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|Title:||Polymorphisms in dopaminergic genes predict proactive processes of response inhibition|
|Citation:||European Journal of Neuroscience, 2019; 49(9):1069-1209|
|Nathan D. Beu, Nicholas R. Burns, Irina Baetu|
|Abstract:||The ability to inhibit a prepared emotional or motor action is difficult but critical to everyday functioning. It is well‐established that response inhibition relies on the dopaminergic system in the basal ganglia. However, response inhibition is often measured imprecisely due to a process which slows our responses and increases subsequent inhibition success known as proactive inhibition. As the role of the dopamine system in proactive inhibition is unclear, we investigated the contribution of dopaminergic genes to proactive inhibition. We operationalised proactive inhibition as slower responses after failures to inhibit a response in a Go/No‐Go paradigm and investigated its relationship to rs686/A at DRD1 (associated with increased gene expression) and rs1800497/T at DRD2 (associated with reduced D2 receptor availability). Even though our sample (N = 264) was relatively young (18–40 years), we found that proactive inhibition improves the ability to withhold erroneous responses in older participants (p = 0.002) and those with lower fluid intelligence scores (p < 0.001), indicating that proactive inhibition is likely a naturally occurring compensatory mechanism. Critically, we found that a polygenic risk score consisting of the number of rs686 A and rs1800497 T alleles predicts higher engagement of proactive inhibition (p = 0.040), even after controlling for age (p = 0.011). Furthermore, age seemed to magnify these genetic effects (p < 0.001). This suggests that the extent to which proactive inhibition is engaged depends on increased dopamine D1 and decreased D2 neurotransmission. These results provide important considerations for future work investigating disorders of the dopaminergic system.|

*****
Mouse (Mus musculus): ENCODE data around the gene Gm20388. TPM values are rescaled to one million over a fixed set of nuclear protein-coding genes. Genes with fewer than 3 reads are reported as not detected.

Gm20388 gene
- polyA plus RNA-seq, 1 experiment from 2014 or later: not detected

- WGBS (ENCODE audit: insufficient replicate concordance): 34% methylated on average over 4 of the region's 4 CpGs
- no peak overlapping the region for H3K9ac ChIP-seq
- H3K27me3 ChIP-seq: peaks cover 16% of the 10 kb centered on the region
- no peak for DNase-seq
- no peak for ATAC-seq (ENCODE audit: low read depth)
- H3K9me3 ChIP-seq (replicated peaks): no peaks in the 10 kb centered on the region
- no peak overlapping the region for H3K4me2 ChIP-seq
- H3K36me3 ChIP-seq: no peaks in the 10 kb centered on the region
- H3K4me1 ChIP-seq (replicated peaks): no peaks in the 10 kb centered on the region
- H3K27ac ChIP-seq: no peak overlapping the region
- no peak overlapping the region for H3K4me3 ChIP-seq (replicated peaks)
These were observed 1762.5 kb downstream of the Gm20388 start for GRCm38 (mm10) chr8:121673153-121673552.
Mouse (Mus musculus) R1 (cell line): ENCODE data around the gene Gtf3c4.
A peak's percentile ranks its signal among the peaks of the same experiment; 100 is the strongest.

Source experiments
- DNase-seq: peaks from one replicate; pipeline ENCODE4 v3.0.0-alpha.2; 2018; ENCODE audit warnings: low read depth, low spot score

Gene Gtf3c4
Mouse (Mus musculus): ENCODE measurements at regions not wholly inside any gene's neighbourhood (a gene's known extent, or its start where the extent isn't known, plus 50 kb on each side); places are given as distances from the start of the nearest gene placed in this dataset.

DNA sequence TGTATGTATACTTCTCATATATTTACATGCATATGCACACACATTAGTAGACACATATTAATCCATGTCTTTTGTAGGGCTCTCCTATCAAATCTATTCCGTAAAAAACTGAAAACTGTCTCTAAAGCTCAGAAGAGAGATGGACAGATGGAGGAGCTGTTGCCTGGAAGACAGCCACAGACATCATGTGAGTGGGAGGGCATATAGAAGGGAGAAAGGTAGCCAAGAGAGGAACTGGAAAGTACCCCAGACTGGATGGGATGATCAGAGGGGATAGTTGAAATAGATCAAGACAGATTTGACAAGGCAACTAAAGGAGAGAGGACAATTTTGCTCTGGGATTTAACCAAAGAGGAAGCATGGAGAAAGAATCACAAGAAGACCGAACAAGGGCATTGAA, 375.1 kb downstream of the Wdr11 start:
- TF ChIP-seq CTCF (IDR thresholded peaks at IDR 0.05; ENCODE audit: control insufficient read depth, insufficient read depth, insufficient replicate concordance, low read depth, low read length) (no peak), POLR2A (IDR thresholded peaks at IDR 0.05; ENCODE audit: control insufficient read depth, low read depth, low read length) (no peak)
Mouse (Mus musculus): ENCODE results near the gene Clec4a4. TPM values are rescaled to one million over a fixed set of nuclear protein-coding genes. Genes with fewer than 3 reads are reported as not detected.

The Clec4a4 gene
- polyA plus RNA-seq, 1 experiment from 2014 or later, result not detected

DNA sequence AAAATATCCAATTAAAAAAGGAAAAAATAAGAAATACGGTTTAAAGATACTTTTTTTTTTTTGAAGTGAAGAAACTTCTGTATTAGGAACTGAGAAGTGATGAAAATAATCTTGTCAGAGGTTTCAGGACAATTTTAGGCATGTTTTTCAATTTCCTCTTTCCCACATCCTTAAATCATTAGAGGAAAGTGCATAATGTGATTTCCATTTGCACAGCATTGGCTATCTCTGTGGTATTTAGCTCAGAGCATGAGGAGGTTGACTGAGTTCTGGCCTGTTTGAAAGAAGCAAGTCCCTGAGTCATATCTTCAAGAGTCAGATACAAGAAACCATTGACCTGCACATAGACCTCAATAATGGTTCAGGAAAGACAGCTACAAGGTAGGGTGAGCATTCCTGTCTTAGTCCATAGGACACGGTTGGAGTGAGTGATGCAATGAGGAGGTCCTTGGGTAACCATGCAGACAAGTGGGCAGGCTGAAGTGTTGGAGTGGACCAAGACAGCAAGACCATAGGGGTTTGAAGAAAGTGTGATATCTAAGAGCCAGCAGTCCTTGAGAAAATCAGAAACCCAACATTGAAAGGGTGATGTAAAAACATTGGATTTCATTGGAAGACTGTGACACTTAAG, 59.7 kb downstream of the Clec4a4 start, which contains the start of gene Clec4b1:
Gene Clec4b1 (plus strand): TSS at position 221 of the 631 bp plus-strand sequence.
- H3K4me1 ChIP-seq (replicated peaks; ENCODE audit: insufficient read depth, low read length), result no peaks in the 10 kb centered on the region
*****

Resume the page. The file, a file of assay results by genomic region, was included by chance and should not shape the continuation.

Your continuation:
|Keywords:||Basal ganglia; cognition; dopamine; proactive inhibition; response inhibition|
|Rights:||© 2018 Federation of European Neuroscience Societies and John Wiley & Sons Ltd|
|Appears in Collections:||Psychology publications|
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